When the charge is forcible rape, the fact that the act of intercourse was performed forcibly and against the will of the complaining witness is a necessary element of the crime which must be proved beyond a reasonable doubt. The degree of force exerted by the defendant and the amount of resistance on the part of the complaining witness are matters that depend upon the facts of the particular case. Thus we have held that resistance is not necessary under circumstances where resistance would be futile and would endanger the life of the female as where the assailant is armed with a deadly weapon, and that proof of physical force is unnecessary if the prosecuting witness was paralyzed by fear or overcome by superior strength of her attacker. (People v. Ardelean, 368 Ill. 274.) It is, however, fundamental that in order to prove the charge of forcible rape there must be evidence to show that the act was committed by force and against the will of the female, and if she has use of her faculties and physical powers, the evidence must show such resistance as will demonstrate that the act was against her will.
The court in reversing the conviction then stated at page 463:
We are constrained to say, after a careful review of the entire record, that the testimony of the complaining witness is not sufficiently convincing to lead to an abiding conviction of the defendant's guilt. Under such circumstances her evidence should be corroborated by some other testimony, fact or circumstance. (People v. Hiller, 7 Ill.2d 465.) Here the only corroboration concerned the 1/4-inch cut under her eye, and the fact that she telephoned her husband and told him she had been raped. In our opinion, however, more striking than these corroborating factors is the complete absence from the record of other corroborating evidence which might reasonably have been supposed to be available had the complaining witness been raped, for example, the failure to produce medical testimony as to the injuries to the complaining witness despite the fact that the record shows that there was a medical examination, her failure to cry for help, and the absence of any physical evidence of any struggle sufficient to overpower physically or overcome the will of the complaining witness.
In the instant case there was no cut or other manifestation of physical injury. There was corroboration as in Faulisi of police notification. However, this evidence of complaint, although competent to corroborate her testimony, is not proof of the commission of the act. People v. Scott, 407 Ill. 301, 306, 95 N.E.2d 315. The evidence showed that complainant voluntarily let the witness into her house at one o'clock in the morning. She claimed that she did so because he seemed to be in trouble; but this is disputed by defendant and it does not appear that she asked him to leave immediately after discovering that he was not. She stated that she was thrown down onto the couch, that the lamp next to the couch was knocked over, that she was either screaming or crying, and that she was choked in order to make her be quiet. On cross-examination she admitted having testified before the Grand Jury that defendant had turned off the lamp. Defendant testified at trial that he turned the lamp off, and it does not appear that the lamp or the bulb in it was damaged. If it is true that the complaining witness was screaming or crying, it is reasonable to suppose that her children, her parents or the neighbor would have heard her outcries. And if complaining witness was harshly choked, it is incredible that there were no marks of any kind on her throat nor any bruises on her body. Although she was taken to the hospital, no medical evidence was introduced. Furthermore, the crime lab specialist who examined the nightgown shortly after the occurrence testified that there was no damage at all to the gown. This evidence strongly implies that there was no resistance.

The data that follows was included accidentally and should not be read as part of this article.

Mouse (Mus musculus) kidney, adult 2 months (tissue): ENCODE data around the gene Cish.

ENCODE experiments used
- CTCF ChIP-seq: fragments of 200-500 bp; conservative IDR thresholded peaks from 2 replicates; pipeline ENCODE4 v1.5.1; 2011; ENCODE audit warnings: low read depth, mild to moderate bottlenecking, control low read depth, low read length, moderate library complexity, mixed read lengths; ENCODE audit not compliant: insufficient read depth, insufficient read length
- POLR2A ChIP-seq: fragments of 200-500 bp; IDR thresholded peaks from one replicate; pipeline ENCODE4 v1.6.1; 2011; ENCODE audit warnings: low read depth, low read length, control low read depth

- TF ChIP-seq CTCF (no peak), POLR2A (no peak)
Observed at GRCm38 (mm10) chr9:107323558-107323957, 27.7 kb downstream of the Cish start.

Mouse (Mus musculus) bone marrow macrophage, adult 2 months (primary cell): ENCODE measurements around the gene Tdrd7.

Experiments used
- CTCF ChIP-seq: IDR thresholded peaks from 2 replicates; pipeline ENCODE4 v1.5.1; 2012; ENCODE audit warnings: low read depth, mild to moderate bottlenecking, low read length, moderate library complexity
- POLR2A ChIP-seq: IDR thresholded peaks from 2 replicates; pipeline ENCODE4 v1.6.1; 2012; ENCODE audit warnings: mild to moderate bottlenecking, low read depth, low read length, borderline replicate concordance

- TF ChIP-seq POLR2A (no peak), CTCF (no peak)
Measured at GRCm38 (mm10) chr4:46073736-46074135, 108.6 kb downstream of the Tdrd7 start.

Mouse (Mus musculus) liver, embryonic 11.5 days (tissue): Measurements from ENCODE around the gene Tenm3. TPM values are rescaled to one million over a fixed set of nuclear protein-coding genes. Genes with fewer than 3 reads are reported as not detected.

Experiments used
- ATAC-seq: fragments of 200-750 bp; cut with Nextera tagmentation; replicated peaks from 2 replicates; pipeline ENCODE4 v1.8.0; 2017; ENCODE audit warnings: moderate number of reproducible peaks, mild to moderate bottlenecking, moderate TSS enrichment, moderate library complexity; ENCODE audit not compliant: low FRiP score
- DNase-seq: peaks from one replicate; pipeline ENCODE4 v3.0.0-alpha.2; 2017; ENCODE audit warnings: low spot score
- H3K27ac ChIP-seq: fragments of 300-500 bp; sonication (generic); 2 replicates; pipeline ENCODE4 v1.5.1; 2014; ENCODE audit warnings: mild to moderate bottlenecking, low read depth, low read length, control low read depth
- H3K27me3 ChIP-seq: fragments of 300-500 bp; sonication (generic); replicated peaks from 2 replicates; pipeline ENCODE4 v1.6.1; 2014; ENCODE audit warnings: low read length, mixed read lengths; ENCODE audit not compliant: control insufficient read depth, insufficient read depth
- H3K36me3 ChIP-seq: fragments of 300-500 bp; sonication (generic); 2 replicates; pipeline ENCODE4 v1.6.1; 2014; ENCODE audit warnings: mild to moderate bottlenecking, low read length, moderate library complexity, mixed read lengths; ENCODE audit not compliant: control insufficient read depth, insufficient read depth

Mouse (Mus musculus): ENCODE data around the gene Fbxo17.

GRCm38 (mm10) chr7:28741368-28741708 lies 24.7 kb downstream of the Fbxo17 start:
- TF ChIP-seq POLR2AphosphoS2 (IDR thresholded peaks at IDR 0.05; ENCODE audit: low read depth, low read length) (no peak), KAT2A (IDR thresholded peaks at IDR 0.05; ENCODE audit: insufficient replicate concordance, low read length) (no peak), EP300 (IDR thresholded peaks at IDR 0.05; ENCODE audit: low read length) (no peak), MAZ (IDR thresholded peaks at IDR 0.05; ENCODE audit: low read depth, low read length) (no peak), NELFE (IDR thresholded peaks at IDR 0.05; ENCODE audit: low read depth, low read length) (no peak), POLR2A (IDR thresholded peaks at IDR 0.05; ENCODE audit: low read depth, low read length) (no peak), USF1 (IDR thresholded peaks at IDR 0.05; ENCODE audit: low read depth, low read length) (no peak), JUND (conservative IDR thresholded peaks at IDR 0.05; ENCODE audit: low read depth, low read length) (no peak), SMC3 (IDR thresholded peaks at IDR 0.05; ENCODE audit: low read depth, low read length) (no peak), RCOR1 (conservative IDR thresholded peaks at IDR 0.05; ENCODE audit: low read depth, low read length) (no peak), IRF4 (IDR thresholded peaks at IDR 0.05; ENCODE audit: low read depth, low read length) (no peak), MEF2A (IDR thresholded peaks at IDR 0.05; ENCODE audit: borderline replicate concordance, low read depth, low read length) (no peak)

There also does not appear to be any attempt to summon help although the complaining witness had several excellent opportunities to do so. She claims that she began to fear some harm when defendant told her that his name was Fred Keno when she knew that his first name was Frank. At the time that she inquired the defendant's name she was talking to James Wallace on the telephone which was in an adjoining room and yet, despite being scared, she did not manifest any fear to Wallace. She did ask him to come over to her house, but there was no apparent urgency in the request, and Wallace took the time to finish his drink before leaving for her home. Further, the whole question of the conversation concerning the defendant's name is suspect because she testified that the defendant identified himself as "Frank" before she admitted him into her home. Although she testified that she didn't believe the intercom system to her father's house was working, she did not attempt to use it or to telephone for help from the dining room while defendant sat in the living room. Her best opportunity to summon help came when James Wallace knocked at her front door, but she chose to remain silent. It is not reasonable that defendant's alleged threat to kill Wallace would be sufficient to deter a woman who had just been raped from summoning aid.
All of these elements taken together raise a reasonable doubt of the defendant's guilt of the crime of rape and we conclude that the evidence was insufficient to establish beyond a reasonable doubt that the act was forcible and against the will of the complaining witness.
Defendant was also convicted of the crime of deviate sexual assault. It is defined in the Criminal Code, Ill Rev Stats 1965, c 38, § 11-3(a):
(a) Any person of the age of 14 years and upwards who, by force or threat of force, compels any other person to perform or submit to any act of deviate sexual conduct commits deviate sexual assault.
The Committee Comments to that section state:
The phrase used in section 11-3 is intended to state generally the equivalent of the force requirement in rape. (See People v. DeFrates, 395 Ill. 439, 70 N.E.2d 591 (1947). This case involved a conviction for rape and the crime against nature growing out of a single transaction. The same conduct would likewise be covered by the rape (§ 11-1) and deviate sexual assault (§ 11-3) provisions of the Code.) The Committee felt it unwise and unnecessary to attempt to spell out in precise detail the nature of the threats that are included within the "threat of force" phrase employed. It was deemed safer to provide a general guide which can be refined by the courts to cover particular fact situations. Obviously, all possible fact variations could not be covered in the draft.
Under the circumstances of the instant case and for the reasons hereinabove stated we conclude that defendant was not proved guilty of a sexual deviate assault. Since we are reversing the convictions, it is not necessary for us to consider the excessiveness of the sentences.
The judgments of the Circuit Court are reversed.
ENGLISH and McNAMARA, JJ., concur.